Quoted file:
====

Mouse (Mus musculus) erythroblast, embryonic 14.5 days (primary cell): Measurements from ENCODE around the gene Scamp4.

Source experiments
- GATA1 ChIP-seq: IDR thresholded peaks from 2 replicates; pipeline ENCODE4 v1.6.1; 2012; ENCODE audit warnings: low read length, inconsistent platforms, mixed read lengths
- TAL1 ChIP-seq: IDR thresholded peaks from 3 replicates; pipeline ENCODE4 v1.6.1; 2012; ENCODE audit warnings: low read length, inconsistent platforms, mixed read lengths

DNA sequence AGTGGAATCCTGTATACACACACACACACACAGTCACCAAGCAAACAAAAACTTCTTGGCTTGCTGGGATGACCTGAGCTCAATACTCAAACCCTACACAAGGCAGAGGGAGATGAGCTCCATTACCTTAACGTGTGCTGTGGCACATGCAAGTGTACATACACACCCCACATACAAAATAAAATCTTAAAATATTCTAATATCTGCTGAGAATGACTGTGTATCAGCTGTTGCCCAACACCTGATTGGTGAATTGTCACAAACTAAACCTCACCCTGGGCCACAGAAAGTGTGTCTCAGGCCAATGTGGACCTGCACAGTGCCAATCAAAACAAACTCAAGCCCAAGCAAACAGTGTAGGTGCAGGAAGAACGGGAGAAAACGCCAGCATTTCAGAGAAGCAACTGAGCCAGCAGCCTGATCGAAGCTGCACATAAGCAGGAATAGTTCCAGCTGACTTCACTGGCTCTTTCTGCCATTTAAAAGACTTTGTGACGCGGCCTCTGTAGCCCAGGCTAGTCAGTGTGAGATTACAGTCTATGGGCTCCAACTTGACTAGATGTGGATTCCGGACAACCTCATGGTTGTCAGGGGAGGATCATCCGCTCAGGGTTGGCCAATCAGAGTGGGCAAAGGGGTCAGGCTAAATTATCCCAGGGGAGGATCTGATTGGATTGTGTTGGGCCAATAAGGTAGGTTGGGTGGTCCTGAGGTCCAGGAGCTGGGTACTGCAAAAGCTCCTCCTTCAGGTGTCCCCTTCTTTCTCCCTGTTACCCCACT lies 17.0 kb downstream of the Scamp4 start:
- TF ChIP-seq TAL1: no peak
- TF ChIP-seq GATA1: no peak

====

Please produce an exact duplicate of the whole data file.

Mouse (Mus musculus) erythroblast, embryonic 14.5 days (primary cell): Measurements from ENCODE around the gene Scamp4.

Source experiments
- GATA1 ChIP-seq: IDR thresholded peaks from 2 replicates; pipeline ENCODE4 v1.6.1; 2012; ENCODE audit warnings: low read length, inconsistent platforms, mixed read lengths
- TAL1 ChIP-seq: IDR thresholded peaks from 3 replicates; pipeline ENCODE4 v1.6.1; 2012; ENCODE audit warnings: low read length, inconsistent platforms, mixed read lengths

DNA sequence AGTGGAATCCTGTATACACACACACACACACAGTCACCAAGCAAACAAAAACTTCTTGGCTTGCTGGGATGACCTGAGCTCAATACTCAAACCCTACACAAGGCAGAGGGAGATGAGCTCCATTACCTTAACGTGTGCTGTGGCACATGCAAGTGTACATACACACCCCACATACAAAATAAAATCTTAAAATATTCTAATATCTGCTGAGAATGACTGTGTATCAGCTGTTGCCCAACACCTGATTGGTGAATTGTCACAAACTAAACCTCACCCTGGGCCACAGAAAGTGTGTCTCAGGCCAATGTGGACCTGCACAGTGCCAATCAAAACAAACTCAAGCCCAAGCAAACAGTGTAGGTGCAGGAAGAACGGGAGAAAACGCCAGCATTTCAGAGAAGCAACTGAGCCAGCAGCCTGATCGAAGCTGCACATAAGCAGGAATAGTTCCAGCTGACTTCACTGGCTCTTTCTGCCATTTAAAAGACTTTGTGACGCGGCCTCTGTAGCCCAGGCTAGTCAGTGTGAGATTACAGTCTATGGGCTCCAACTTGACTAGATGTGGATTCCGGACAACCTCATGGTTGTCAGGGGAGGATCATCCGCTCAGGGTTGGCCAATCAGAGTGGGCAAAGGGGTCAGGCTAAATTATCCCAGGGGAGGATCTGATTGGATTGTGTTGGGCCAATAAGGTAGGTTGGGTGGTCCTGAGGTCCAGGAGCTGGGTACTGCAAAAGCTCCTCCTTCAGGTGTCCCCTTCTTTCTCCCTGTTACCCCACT lies 17.0 kb downstream of the Scamp4 start:
- TF ChIP-seq TAL1: no peak
- TF ChIP-seq GATA1: no peak